Read more: How to Prevent & Respond to Ransomware
SafeGuarded Copy’s Automatic Snapshots
Safeguarded Copy automatically creates snapshots that are isolated within the system, ensuring that unauthorized users can’t access or alter the data. Organizations can recover the data from the snapshots if there is an event like a data breach or malicious activity that compromises data or disrupts operations. The technology is designed to enable businesses to reduce the recovery quickly from a cyberattack to minutes or hours.
Storage administrators can leverage Safeguarded Copy to schedule the automatic creation of the snapshots at regular intervals. In addition, the technology can be interested with QRadar, IBM’s tool for monitoring activity and detecting signs of an attack. QRadar with Safeguarded Copy can automatically create a protected backup when it finds a threat.
Safeguarded Copy is based on the same technology that has been in IBM’s DS8000 family of high-end disk storage systems since 2018.
“Since flash-based storage is increasingly the solution of choice for most enterprise IT shops, adding Safeguarded Copy as a free feature in its flash systems (and to IBM SAN Volume Controller) should benefit many or most IBM customers,” Charles King, principal analyst with Pund-IT, told Enterprise Storage Forum. “Additionally, ransomware attacks have placed virtually all IT shops in businesses and public sector organizations on edge.”
The local and air-gapped nature of Safeguarded Copy should protect an organization from a ransomware attack and make it easier to recover, King said.
The technology is among a range of security features IBM is incorporating into its systems, he said, pointing to other solutions like Guardium Data Encryption and the pervasive data encryption features incorporated into the vendor’s z15 mainframe systems launched in 2019.
On the as-a-service front, IBM’s plan to offer its FlashSystem portfolio as a service starting in September is part of the company’s larger Flexible Infrastructure initiative.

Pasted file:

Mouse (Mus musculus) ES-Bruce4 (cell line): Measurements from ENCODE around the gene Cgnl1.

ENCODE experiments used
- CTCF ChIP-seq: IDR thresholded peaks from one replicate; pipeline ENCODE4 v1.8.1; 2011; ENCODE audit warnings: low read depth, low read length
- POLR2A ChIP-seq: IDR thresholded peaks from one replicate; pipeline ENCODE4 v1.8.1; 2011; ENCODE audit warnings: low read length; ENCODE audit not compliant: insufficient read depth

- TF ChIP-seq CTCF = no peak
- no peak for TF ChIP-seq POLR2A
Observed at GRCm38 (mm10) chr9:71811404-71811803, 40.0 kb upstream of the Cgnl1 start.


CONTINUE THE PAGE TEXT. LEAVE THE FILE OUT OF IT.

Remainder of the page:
“Consumers want to deploy cloud storage as and when they need it without having to plan or complete procurement cycles,” Saul wrote, noting an IDC prediction that by 2024, more than half of data center infrastructure will be consumed as a service. “They don’t want to worry about maintaining storage and instead prefer to have the entire lifecycle managed for them, and they want a similar approach for their data that isn’t stored in the public cloud.”
IBM’s push mirrors what other large infrastructure vendors are doing. Hewlett-Packard Enterprise in 2019 said it planned to make its entire portfolio available as a service by 2022. Dell Technologies last year unveiled its Apex initiative to do the same, and other vendors like Cisco Systems, Lenovo, and Pure Storage are moving in the same direction.
Through IBM’s plan, enterprises pick the storage performance tier, an initial capacity and how long they want to commit to the service. IBM will then deliver the FlashSystem storage that includes 50 percent extra capacity than needed. Customers pay only for what they use. There are one- to five-year options, with IBM handling everything from installation and configuration to other services and support.
For deployments in a hybrid cloud, IBM’s Spectrum Virtualize for Public Cloud is designed to give a consistent storage experience both on premises and in the cloud. In addition, enterprises can use co-location services from Equinix to run the hybrid systems.
Read next: IBM’s Spectrum Fusion Eyes an AI-Driven Storage Future